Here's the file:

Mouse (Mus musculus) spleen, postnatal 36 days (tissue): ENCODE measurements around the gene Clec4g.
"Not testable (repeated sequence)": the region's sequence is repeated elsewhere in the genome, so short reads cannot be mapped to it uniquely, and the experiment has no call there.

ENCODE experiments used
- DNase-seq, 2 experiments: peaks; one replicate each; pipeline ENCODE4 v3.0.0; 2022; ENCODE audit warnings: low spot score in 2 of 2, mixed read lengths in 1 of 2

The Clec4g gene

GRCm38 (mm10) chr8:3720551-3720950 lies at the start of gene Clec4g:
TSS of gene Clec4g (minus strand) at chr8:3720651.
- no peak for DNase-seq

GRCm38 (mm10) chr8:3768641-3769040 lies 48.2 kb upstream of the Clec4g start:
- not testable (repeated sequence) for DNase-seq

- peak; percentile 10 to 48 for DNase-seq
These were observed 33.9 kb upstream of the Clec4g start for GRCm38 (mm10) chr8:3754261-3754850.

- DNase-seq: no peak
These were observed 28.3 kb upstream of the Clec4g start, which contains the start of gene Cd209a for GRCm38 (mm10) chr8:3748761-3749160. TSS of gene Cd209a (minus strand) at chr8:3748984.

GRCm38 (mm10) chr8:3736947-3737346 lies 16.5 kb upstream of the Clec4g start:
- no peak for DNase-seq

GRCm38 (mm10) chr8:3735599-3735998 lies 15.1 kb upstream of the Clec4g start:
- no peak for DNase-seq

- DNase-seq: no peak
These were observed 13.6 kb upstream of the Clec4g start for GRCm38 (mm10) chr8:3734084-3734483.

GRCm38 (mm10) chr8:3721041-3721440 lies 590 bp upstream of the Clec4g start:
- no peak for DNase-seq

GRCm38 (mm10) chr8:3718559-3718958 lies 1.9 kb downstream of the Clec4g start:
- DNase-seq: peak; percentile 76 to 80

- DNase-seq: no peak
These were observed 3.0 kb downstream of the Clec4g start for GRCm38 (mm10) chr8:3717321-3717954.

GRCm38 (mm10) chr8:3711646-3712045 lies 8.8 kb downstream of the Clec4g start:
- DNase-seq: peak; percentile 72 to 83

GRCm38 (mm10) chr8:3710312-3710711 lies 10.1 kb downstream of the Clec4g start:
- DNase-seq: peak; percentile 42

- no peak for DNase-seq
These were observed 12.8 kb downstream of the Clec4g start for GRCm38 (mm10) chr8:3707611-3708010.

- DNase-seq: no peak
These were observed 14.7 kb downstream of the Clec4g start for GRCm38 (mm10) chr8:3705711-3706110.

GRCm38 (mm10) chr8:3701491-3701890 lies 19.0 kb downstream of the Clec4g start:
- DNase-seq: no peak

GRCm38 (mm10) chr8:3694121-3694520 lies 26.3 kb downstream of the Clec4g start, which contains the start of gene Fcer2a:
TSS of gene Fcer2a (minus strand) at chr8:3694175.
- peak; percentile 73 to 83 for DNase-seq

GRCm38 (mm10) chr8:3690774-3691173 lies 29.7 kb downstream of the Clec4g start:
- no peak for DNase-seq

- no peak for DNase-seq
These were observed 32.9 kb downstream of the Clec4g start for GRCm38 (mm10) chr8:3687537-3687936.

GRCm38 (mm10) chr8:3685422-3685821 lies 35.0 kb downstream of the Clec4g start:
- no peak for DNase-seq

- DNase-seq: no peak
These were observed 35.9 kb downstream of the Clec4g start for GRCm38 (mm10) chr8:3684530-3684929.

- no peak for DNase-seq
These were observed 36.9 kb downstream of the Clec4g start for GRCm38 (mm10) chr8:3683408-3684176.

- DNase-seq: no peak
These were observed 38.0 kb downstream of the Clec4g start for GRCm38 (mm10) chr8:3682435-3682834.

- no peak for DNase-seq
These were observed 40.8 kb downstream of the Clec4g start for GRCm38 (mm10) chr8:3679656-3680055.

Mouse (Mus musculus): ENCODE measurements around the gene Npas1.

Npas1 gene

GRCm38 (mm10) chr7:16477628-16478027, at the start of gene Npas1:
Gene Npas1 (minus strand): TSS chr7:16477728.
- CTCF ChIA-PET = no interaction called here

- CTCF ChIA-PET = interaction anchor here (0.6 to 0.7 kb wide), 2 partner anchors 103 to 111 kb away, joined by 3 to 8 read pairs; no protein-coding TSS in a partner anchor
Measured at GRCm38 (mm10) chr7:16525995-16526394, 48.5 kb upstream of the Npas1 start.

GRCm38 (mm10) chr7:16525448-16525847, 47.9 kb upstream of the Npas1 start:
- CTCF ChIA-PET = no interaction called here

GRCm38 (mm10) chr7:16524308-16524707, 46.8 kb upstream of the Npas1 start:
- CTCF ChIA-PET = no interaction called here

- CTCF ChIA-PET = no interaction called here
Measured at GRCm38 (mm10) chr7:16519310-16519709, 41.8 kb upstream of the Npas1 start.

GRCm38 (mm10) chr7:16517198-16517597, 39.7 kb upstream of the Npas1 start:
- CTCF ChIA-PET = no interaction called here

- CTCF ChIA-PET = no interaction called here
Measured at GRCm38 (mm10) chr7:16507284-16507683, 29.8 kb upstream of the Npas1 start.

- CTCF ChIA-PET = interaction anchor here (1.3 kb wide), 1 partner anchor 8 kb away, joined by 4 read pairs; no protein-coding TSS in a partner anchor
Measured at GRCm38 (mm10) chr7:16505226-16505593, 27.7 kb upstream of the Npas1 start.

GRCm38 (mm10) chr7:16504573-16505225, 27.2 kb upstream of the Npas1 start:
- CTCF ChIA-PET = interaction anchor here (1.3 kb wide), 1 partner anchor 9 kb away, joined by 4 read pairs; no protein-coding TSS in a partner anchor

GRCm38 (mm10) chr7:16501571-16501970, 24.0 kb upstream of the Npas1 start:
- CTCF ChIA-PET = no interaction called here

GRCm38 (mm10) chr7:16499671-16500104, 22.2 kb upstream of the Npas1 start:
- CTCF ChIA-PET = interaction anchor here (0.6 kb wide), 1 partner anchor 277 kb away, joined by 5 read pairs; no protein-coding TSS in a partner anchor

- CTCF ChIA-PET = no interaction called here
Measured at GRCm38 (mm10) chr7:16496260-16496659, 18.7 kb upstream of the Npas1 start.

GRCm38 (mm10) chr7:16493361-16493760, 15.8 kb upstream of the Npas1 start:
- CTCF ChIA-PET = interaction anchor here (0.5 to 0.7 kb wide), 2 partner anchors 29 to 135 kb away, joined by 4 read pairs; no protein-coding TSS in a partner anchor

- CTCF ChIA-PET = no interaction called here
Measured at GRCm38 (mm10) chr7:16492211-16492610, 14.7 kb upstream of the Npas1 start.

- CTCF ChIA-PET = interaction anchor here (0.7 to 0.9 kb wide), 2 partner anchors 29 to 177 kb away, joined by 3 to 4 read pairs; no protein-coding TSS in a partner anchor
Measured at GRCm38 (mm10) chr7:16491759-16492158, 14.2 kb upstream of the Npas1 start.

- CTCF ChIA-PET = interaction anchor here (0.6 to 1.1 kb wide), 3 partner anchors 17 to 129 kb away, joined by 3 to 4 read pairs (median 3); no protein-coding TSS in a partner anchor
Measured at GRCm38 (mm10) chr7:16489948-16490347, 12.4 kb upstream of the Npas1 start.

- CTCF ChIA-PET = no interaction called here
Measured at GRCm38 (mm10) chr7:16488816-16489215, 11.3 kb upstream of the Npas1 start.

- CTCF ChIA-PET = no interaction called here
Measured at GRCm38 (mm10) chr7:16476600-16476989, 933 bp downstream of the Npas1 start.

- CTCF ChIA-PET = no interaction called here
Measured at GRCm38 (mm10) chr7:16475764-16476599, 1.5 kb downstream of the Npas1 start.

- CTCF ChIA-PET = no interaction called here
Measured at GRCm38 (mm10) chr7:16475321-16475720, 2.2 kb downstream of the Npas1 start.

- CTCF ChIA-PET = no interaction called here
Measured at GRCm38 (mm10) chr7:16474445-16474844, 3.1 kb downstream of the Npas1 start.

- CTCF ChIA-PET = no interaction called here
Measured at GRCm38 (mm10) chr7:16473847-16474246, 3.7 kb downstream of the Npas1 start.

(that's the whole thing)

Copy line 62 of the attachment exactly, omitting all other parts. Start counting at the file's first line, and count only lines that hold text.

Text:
- CTCF ChIA-PET = no interaction called here